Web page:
Hussain's day goes pair-shaped

Fifth Test: Captain's form a worry but his alliance with Fletcher has paved the way for a summer of content
  • @stephenbrenkley

England's new leaders met for the first time backstage a few minutes before they were paraded in public. The rehearsal went as well as could have been expected.

England's new leaders met for the first time backstage a few minutes before they were paraded in public. The rehearsal went as well as could have been expected.

Duncan Fletcher, the coach, said that he and Nasser Hussain, the captain, seemed to think along the same lines. Tell us the old, old story, muttered the sceptics - and not all of them under their breath.

Fletcher had to be given the benefit of the doubt, however, because nobody wanted to be rude to England's first foreign coach and everybody wanted to believe he was speaking something nearer the truth than utter balderdash. Fletcher was right.

They have forged an alliance, these two, Hussain and Fletcher. They have worked well together with a common purpose. They have taken England on to the next stage, the point at which they not only believe what they are saying but their listeners might start to as well.

West Indies are weak and dispirited but the team led by Hussain and inspired equally by Fletcher are about to beat them in a series for the first time in 31 years for goodness' sake. Ah, the days of wine and roses. But it will not always be like this. Will they know, or will they need to be told if the unthinkable has to be broached?

With his second duck of the match yesterday Hussain is fast closing in on the longest sequence of innings for an England captain without a fifty. He is on 13, behind his two most recent predecessors, Alec Stewart (16) and Michael Atherton (19), so he can reflect that it did them no harm. But the longer this goes on the greater the conundrum will become.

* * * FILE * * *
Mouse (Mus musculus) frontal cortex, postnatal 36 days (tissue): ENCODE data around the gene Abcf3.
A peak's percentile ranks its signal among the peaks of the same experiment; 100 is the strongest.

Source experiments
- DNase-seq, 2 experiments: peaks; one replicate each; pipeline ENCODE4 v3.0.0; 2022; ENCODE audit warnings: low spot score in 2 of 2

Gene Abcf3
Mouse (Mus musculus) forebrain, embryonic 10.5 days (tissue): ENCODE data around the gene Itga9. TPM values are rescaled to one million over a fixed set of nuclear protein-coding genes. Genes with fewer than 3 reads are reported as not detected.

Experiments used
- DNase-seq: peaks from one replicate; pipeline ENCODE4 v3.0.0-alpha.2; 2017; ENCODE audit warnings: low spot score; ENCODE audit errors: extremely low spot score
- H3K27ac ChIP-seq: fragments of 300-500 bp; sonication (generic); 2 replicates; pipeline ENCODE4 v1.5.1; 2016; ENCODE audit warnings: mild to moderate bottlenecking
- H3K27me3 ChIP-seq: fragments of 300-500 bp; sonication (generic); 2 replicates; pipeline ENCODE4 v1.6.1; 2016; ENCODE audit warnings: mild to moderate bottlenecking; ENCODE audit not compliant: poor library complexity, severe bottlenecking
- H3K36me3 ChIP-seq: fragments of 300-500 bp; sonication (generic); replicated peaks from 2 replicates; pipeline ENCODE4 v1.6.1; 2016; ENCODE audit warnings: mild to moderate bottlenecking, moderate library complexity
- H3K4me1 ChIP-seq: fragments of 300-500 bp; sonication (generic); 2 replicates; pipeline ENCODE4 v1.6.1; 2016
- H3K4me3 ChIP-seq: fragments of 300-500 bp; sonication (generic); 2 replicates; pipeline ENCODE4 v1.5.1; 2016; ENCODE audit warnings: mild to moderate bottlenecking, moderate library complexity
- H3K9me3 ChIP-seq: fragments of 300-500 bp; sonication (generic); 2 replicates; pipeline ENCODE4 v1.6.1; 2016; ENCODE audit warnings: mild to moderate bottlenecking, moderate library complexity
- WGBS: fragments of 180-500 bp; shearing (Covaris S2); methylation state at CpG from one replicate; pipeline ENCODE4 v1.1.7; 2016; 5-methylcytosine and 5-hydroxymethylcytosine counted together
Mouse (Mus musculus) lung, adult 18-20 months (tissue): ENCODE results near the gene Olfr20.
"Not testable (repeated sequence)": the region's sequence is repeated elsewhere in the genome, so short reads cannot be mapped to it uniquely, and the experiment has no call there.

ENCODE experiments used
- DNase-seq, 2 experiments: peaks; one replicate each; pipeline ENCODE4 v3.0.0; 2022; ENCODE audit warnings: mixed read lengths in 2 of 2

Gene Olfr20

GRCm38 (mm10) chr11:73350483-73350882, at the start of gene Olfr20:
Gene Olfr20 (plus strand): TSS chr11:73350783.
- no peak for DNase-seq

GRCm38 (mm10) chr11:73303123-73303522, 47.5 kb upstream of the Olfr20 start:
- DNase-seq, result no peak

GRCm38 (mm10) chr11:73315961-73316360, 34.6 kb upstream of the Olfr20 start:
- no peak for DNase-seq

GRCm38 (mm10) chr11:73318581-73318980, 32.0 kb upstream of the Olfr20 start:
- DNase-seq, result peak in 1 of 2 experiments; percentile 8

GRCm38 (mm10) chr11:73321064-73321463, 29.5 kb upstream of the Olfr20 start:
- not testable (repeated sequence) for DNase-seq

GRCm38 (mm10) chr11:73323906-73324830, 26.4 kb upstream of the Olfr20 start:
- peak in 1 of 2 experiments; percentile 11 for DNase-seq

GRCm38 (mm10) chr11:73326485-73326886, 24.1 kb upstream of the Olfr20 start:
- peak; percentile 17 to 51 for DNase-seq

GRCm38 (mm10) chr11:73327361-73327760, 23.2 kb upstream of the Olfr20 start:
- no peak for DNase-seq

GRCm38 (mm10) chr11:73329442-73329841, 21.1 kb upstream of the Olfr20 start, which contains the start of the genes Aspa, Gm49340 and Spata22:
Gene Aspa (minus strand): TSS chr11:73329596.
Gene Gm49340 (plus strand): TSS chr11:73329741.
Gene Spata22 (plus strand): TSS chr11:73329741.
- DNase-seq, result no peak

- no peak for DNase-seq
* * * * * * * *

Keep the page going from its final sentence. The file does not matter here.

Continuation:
England's revival, albeit in an impermanent state at present, has been heartening and based on two relationships: the conjoining of central and contracts is one, the linking of Hussain with Fletcher the other. The first has allowed the second to run the team on the lines they would wish, it has permitted the members to feel they are indeed a team and not merely playing for their place for the next game.

The affinity between coach and captain is not new - Atherton and David Lloyd had boundless mutual respect - but it is based on happenstance. You may like to believe that in hiring them the England Management Advisory Committee had taken into account their characters and how they might complement each other, but you would be daft. They shook hands at Lord's one July morning and hit it off immediately.

The two men do not live in each other's pockets, they have a healthy mutual respect, they are compatible enough to take the rise out of each other. Most importantly, they have got their team working for them. Neither has talked England up needlessly: that has been left to those who will knock them down if they lose again.